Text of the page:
Liliana Segura: Yeah. To make deposits at the bank, so she knew you from there and she says that she told you at one point that she had been disturbed by some behavior and some things that were said by Hercules Brown who she was working with at the night shift at the Taco Bell.

Joel Reddick: I don’t remember none of that. I- seriously I don’t. I didn’t even remember that Kim Brooks you just said.

Liliana Segura: This wasn’t a big surprise. For all the cops we’ve talked to over these last three years, hardly anyone remembers anything. To be honest, we didn’t remember who Reddick was until we went back to the GBI report. It turns out he was one of the first cops dispatched to the Taco Bell. Only he and his partner went to the wrong parking lot. Twice. First to the Waffle House and then the Huddle House, before finally finding the crime scene next door. To Cino, Brooks’ story was a bombshell.

Jessica Cino: So I think my reaction at first was, “oh my god, this is huge.” Right? There’s this feeling of elation of, you know, it’s not a smoking gun, but it certainly helps his case, especially from the perspective of, we have to clear some procedural legal hurdles in order for a court to hear this case. So in one aspect, it’s that. You think about it, like, she reported it. She tried to get them to do something. And this was, you know, decades ago. Like, it’s just- It’s staggering and it’s sad. It’s infuriating. And I’m not the one sitting in prison. I can’t imagine how he feels about this.

Jordan Smith: Talking to Devonia Inman is not easy. We’ve talked to him a number of times on the phone. He is despairing and quite often, deeply depressed.

Devonia Inman: These people don’t even care about messing, they don’t care about my life. How somebody can just find somebody guilty for something and they didn’t even did nothing?

Jordan Smith: He doesn’t understand why he is still in prison, even though DNA clears him. His parents, Dinah and David Ray, don’t understand it either.

Liliana Segura: Do you remember when you heard about the DNA evidence?

Dinah Ray: Yes. I remember we were sitting in front of my job in the car on our lunch break when Aimee called us and told us that the DNA had came back and it was Hercules Brown and all we could do was cry. We thought, this is it. He’s going to be coming home soon. But that didn’t happen.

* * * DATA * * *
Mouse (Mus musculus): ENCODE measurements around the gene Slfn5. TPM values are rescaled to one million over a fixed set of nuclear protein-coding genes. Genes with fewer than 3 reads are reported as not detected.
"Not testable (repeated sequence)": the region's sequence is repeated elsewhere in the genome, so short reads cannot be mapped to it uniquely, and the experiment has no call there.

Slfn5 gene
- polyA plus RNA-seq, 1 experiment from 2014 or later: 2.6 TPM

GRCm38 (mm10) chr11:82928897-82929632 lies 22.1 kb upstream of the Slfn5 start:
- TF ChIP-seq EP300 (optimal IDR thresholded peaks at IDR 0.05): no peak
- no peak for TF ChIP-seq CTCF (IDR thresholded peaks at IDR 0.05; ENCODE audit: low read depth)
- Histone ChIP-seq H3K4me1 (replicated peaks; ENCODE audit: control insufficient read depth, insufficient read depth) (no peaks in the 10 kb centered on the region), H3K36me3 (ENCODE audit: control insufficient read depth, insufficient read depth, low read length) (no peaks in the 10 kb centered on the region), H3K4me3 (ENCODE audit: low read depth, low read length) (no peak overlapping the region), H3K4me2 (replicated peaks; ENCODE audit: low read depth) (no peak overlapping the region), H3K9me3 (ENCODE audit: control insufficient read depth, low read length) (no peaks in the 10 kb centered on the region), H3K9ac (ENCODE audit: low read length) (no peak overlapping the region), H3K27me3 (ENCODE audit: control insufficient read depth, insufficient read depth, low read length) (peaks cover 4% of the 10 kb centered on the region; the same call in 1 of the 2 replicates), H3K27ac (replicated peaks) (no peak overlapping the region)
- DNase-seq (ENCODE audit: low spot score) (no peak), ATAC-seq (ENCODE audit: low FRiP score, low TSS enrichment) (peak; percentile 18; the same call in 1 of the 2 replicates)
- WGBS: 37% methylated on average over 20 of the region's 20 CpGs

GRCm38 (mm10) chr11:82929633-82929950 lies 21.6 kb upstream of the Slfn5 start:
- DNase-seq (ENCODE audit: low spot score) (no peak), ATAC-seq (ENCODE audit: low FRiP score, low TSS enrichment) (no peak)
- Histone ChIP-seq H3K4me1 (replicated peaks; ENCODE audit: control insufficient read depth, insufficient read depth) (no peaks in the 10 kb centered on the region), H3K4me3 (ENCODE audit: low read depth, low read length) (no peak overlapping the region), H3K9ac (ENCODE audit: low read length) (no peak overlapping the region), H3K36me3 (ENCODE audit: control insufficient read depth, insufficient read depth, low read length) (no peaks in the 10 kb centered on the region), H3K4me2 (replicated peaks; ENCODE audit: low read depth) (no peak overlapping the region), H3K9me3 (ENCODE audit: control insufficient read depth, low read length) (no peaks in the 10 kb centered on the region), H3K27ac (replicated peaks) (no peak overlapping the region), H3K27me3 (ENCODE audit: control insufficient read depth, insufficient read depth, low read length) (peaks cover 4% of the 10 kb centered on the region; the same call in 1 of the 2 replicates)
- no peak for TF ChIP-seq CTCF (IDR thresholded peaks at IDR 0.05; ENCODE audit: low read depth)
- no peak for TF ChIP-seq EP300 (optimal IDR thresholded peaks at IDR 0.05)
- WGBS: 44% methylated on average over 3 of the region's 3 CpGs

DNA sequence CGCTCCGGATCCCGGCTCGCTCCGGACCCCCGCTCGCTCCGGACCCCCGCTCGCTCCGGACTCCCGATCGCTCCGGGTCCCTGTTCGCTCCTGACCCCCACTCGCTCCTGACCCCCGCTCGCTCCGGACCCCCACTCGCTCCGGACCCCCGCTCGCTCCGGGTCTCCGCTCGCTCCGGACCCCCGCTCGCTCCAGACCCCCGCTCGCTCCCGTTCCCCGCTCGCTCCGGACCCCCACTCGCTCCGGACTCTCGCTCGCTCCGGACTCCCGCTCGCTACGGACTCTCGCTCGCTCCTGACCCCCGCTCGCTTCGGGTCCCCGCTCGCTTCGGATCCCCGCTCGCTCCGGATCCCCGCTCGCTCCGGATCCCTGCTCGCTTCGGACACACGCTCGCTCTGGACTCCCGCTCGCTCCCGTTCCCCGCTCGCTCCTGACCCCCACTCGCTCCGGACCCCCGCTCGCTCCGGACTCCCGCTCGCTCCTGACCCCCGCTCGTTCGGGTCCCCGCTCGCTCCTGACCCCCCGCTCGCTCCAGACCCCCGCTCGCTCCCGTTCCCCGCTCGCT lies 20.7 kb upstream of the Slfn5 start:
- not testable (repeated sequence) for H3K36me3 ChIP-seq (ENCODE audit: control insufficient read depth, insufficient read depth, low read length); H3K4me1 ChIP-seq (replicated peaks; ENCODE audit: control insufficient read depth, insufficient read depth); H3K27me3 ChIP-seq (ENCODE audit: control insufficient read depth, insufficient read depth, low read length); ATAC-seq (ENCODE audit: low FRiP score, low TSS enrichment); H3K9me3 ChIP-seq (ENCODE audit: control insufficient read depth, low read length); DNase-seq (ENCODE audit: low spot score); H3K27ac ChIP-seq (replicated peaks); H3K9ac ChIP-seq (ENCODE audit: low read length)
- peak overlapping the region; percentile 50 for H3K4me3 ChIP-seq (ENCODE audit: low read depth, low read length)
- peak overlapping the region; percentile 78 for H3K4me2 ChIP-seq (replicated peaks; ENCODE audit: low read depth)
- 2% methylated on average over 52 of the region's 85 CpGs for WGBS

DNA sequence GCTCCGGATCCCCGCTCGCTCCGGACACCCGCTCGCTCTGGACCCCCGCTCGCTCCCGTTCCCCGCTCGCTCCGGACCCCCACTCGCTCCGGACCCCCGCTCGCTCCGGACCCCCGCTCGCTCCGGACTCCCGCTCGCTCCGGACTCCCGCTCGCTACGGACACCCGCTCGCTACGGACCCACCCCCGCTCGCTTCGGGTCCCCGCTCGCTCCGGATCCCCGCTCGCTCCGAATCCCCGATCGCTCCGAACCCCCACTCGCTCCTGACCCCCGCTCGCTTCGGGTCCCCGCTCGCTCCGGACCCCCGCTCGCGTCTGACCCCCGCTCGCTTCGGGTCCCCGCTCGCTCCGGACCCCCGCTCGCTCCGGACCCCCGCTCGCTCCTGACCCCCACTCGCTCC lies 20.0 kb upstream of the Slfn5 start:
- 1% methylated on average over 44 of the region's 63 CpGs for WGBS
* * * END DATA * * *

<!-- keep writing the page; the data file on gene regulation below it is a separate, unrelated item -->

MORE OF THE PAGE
David Ray: It’s been almost what, six years? Six years since they had the DNA evidence, and they still didn’t let him come home. That’s me and my wife, she wrote everybody. The president to everybody. And we still can’t believe this.

Jordan Smith: Jessica Cino has spent a lot of time trying to explain this to Inman and to his parents and to anyone else who will listen.

Jessica Cino: I think the issue that shocks the most people is how it is so different from what they read in the headlines of, oh, there’s DNA, points to somebody else, somebody else who we can actually go and look at who that person is and see, oh, they actually went on to commit similar crimes to this… and the courts don’t care. That they just don’t give a damn. And I think that to most people is probably what shocks them because it does not fit into any of those nice little boxes that we like to put wrongful convictions in. We like to think that they get solved and ultimately, the wheels of Justice turn the way they’re supposed to but in this case, it didn’t.

Liliana Segura: And it’s not just in this case. We’ve written a lot of stories about people who are in similar circumstances. Innocent and in prison, out of appeals, sometimes facing execution, and nobody seems to care. People think that mistakes in the criminal justice system are rare and just get sorted out on their own, but they don’t. In a way, Devonia Inman is lucky, because he has a dedicated legal team actively trying to help him. That’s not a given. Still, they may not be able to help him in the end. He may die in prison.

David Ray: This is supposed to be the justice system? My son been wrongly accused of this justice system. Something is wrong with this system. It needs to be checked again.

Jordan Smith: It’s not too late. But it’s up to Georgia now to fix it.

Murderville, Georgia is a production of The Intercept and Topic Studios. Alisa Roth is our producer. Ben Adair is our editor. Sound design, editing, and mixing by Bryan Pugh. Production assistance from Isabel Robertson. Our executive producer is Leital Molad. For The Intercept, Roger Hodge is our editor and Betsy Reed is the editor-in-chief. I’m Liliana Segura. And I’m Jordan Smith. You can read our series and see photos at theintercept.com/murderville. You can also follow us on Twitter @lilianasegura and @chronic_jordan. Thanks for listening.